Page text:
Seizing the initiative on the NHS will ensure the most negative-type campaigning from the Coalition.  ‘You can’t trust Labour to spend all the contributory increase on the NHS’ will be their refrain, and it will be all the worse because it will be true if the current rules continue; they allow the government to decide just how much of the National Insurance increase goes to additional NHS funding. Little more than half of Gordon Brown’s one penny increase in National Insurance contributions for the NHS in 2002 ended up in NHS coffers.

That Labour will misappropriate the increase again in order to fund their other pet schemes will dominate the Tory-controlled airwaves. To counter negative Tory electioneering we again must get in first. And we should do this by proposing a new ownership model for the NHS. The proposal is to create an NHS mutual that would gain all the new funds.  The new National Mutual must be given the guarantee, in law, that it will gain all the additional funds raised by increasing National Insurance contributions.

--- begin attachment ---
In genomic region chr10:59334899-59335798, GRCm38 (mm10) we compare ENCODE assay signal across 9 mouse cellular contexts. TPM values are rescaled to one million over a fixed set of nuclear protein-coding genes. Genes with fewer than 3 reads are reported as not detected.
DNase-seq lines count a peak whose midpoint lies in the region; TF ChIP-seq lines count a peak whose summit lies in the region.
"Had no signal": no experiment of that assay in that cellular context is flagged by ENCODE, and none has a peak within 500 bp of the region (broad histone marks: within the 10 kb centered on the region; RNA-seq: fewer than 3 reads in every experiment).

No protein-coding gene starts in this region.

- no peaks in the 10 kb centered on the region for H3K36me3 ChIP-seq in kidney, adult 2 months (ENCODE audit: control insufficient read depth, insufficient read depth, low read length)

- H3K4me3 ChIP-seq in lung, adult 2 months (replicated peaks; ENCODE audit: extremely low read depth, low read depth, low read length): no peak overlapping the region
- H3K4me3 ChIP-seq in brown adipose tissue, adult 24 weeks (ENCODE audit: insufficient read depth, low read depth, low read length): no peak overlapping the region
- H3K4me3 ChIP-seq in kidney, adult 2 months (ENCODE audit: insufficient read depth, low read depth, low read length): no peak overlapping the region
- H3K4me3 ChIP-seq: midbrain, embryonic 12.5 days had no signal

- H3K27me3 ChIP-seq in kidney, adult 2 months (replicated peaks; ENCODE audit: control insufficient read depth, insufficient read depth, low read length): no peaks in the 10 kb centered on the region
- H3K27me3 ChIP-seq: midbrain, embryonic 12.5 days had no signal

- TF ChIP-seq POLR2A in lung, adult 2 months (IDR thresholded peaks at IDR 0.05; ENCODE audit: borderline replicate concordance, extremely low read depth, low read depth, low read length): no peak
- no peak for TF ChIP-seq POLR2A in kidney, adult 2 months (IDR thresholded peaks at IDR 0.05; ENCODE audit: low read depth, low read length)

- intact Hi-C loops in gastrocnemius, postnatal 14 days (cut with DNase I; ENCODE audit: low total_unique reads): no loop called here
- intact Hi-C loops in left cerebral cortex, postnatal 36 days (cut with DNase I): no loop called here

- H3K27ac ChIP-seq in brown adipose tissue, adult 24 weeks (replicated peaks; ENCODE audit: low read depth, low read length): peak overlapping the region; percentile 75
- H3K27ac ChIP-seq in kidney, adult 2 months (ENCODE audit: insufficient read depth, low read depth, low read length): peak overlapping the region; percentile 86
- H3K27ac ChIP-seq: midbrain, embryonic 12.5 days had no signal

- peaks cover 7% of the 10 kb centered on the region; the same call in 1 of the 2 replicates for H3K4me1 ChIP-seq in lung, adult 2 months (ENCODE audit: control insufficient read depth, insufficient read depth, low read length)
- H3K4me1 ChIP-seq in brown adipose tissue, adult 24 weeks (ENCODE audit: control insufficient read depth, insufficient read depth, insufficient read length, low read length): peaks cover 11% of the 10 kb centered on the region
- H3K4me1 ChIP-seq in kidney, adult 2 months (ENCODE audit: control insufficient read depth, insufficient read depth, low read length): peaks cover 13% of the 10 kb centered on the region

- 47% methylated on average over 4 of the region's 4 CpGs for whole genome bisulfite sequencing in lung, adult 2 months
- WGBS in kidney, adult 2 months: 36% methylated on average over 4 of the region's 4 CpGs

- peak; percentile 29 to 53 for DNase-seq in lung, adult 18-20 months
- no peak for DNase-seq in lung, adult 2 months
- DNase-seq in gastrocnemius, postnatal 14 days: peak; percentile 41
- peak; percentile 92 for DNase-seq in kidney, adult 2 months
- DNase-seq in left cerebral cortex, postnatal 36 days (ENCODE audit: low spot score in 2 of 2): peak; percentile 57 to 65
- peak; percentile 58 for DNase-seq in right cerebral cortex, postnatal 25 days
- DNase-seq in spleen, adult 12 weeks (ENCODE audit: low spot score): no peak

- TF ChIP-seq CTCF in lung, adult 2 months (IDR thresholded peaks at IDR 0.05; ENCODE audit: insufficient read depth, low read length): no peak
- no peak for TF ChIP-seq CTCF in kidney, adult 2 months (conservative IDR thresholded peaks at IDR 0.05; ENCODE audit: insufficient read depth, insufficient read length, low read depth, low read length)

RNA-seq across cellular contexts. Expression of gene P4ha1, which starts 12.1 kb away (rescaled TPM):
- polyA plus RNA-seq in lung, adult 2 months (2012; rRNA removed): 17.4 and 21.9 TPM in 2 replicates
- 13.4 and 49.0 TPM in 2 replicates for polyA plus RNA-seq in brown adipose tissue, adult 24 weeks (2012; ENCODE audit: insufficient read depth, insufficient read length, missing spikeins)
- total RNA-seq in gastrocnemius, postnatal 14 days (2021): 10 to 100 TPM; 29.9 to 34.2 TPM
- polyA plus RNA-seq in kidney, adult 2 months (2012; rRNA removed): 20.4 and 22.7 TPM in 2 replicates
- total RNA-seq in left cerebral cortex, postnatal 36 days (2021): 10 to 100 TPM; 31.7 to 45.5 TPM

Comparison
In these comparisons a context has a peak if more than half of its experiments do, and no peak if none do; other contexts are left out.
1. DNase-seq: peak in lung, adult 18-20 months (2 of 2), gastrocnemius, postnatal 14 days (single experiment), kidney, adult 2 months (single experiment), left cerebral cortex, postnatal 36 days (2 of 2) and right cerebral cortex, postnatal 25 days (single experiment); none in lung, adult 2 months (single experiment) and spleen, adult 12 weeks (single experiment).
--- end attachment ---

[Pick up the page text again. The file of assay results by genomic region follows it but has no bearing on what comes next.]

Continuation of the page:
To entrench this guarantee we should propose that the electorate would own the new mutual, voting a board in along the lines of John Lewis. This National Mutual would take over all the functions of NHS England; it would similarly have the National Institute for Health and Care Excellence (NICE) reporting to it, giving the mutual its first body of functions. A serious dialogue would then open up with us, the contributors, on how new medical advances, the costs of a rapidly aging population, and the advances in medical technology can be financed.

The second function of the new National Mutual would be to use the new injection of money to push through reform. It’s inconceivable that a 1948 health model, which is still largely in place, is the one best structured to meet the current needs of patients.

A third function would be to put forward an insurance-based proposal for financing social care. Social care should become part of the health budget and, over time, contributors would need to build up a right to social care, free of means-testing.